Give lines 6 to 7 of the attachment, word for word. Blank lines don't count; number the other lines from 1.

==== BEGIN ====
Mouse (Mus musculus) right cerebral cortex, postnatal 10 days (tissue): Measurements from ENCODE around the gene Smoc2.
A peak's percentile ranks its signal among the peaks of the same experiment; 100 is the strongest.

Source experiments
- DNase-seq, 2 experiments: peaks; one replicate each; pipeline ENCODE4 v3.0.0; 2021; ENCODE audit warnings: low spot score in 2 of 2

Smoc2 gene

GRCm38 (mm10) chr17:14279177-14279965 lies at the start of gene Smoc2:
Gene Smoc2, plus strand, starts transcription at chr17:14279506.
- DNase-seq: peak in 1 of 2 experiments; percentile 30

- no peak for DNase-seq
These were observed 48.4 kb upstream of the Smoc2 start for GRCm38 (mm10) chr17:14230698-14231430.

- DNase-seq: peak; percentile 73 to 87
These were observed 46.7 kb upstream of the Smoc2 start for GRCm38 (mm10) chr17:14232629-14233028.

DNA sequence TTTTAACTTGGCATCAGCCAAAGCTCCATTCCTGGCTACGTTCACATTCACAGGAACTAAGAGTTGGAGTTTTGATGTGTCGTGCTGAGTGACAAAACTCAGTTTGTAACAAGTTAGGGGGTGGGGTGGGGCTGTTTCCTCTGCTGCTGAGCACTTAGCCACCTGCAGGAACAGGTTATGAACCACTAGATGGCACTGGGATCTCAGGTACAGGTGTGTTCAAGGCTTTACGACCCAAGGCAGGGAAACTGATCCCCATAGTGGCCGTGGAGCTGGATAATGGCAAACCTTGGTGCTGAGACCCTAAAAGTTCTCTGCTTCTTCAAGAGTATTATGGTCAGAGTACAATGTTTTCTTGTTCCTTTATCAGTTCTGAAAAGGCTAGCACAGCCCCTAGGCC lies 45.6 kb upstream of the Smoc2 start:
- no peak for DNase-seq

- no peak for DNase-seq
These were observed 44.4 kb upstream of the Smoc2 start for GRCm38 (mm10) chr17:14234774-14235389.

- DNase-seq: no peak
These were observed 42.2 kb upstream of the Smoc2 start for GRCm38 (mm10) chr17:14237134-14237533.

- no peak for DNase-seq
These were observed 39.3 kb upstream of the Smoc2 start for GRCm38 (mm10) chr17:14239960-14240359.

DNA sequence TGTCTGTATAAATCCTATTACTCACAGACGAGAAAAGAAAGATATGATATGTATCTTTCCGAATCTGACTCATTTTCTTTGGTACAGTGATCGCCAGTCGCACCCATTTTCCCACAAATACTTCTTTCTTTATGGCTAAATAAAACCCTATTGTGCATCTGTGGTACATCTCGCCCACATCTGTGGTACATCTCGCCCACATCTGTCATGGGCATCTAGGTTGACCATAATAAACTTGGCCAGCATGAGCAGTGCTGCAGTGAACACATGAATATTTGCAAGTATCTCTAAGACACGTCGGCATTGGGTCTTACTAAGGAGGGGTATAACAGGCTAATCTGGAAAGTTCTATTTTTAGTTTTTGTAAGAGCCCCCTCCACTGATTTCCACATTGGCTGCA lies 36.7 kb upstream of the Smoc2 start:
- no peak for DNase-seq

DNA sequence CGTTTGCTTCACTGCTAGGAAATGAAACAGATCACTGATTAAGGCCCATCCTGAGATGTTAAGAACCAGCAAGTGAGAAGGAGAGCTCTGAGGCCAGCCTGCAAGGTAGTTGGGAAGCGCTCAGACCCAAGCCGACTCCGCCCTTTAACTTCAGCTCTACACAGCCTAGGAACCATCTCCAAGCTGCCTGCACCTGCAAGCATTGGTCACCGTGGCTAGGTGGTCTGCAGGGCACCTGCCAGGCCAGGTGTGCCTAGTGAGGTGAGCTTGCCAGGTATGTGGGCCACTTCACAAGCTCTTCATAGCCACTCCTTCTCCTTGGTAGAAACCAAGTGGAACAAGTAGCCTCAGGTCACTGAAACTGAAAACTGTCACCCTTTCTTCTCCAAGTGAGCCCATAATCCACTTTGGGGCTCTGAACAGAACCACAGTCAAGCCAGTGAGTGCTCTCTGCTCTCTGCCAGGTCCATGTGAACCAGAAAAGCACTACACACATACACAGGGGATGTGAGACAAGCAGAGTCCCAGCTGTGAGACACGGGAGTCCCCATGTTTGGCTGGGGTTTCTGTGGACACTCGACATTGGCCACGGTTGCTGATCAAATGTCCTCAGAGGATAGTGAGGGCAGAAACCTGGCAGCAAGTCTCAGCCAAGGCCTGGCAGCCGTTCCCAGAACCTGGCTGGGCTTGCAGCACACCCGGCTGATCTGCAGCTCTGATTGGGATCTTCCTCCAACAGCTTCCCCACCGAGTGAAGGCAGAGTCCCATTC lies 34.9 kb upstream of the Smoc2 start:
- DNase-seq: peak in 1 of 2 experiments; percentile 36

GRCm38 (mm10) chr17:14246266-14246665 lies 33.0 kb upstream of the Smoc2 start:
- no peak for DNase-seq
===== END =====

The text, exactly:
GRCm38 (mm10) chr17:14279177-14279965 lies at the start of gene Smoc2:
Gene Smoc2, plus strand, starts transcription at chr17:14279506.